Uber's New Year's Eve Surge Pricing


(Bick Bhangoo) #1

Its New years eve, 2017 is drawing to a close, and millions of Americans will be celebrating this event as usual in parties and bars. Uber has no intention of missing out on the action and is planning a high price surge for the coming event.

Customers tend to vent their anger at Uber and Lyft due to the significantly higher prices, but when millions of people are asking for a ride and drivers are working instead of celebrating with their families, Uber has no intentions of lowering prices on this event.

Surge pricing is event-based, the larger the saturation and demands the higher the price. Add to this the night time effect, and include inebriation and you have a wonderful breeding ground for high and justified surge pricing. The prices will be at their highest between midnight and 3 a.m. local time. Prices will also be higher than usual between 8 pm to 11 pm in most cities as customers will ask for rides instead of driving, which will allow them to drink freely, relying on the ride back home.

Uber stated that prices are posted in the app, and customers will need to confirm that they accept the price before the request is accepted. Lyft also follows the capitalistic route (quite rightly so) and said to the press and media: "We are looking forward to offering affordable, reliable, and convenient transportation on New Year's Eve and do everything we can to ensure there are enough drivers available for those using Lyft to move around on this busy night. Lyft's dynamic pricing allows us to maximize the number of rides available for passengers by incentivizing drivers to get on the road when demand is high. When the ride requests from passengers greatly outnumber available drivers on the road, our system will automatically turn on Prime Time. When Prime Time is in effect, passengers are alerted and required to confirm they accept the multiplier before requesting a ride."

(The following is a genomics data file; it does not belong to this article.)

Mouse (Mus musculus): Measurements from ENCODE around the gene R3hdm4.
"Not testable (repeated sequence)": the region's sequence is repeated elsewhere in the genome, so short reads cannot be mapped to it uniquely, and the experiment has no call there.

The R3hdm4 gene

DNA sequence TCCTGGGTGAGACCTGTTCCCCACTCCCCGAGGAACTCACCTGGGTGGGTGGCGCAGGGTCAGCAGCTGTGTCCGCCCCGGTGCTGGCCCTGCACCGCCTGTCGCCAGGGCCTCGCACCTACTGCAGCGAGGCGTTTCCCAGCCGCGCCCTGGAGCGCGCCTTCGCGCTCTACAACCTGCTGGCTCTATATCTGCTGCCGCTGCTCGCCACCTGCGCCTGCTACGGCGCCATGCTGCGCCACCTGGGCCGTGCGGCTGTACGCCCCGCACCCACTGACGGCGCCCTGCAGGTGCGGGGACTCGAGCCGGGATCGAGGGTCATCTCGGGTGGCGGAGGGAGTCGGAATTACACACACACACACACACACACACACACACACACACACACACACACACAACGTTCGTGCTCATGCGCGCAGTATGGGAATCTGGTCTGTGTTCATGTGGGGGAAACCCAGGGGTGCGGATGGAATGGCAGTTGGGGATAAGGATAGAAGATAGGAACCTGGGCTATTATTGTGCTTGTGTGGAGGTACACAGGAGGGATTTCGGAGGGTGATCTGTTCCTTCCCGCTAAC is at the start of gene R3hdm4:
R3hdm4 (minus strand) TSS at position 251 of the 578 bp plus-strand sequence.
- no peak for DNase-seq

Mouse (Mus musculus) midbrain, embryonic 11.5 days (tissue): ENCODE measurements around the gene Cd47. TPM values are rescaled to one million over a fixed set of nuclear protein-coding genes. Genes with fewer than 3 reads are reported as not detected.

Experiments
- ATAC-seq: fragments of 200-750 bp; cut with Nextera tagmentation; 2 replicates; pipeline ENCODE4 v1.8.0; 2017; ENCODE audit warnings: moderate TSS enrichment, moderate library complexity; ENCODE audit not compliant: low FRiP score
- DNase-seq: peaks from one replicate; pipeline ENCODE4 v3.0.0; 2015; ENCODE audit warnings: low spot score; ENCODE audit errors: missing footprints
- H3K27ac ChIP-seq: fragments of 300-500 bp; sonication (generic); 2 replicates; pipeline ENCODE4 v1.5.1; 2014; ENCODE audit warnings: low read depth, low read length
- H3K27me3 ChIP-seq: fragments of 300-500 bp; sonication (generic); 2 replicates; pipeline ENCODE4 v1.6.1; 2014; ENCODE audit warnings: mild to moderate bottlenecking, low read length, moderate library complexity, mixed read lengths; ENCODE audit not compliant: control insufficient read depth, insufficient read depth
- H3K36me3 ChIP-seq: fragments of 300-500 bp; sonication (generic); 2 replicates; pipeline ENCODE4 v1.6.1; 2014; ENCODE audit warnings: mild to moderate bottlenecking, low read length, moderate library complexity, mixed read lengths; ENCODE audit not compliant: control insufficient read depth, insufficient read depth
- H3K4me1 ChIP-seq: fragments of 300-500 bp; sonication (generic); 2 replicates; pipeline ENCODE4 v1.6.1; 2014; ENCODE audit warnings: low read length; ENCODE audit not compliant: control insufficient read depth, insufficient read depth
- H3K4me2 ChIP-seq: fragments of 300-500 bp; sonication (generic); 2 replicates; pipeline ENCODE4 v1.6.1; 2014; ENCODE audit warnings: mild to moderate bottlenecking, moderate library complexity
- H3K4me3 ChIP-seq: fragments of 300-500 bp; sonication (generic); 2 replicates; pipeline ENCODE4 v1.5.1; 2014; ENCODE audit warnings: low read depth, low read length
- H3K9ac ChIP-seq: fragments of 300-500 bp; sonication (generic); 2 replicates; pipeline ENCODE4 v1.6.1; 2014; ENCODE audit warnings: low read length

Tips for avoiding high surge pricing:

  • Designate a driver with your friends, have someone that doesn't intend to drink.
  • Use public transportation.
  • Hail a taxi cab (if you're lucky)
  • If you live near the designated event, walk there and back.
  • Drive, but don't drink.

If you do intend to use Uber or Lyft, here are a few issues to consider:

  • If you drink too much, take a vomit bag or double line a plastic bag and schedule a ride back home, its better to schedule than try to hail an Uber or Lyft when you cannot read your phone keys.
  • Maybe consider using Uber Pool or Lyft Line.
  • If you have a license to carry a weapon, don't. Uber drivers are wary of passengers that pack a weapon and can refuse or cancel a request if they suspect that they are in any form of danger form a drunk passenger.
  • If you have problems holding your drink, please take someone to chaperone you, it will help when you enter the car, and will keep you in check in case you do something stupid.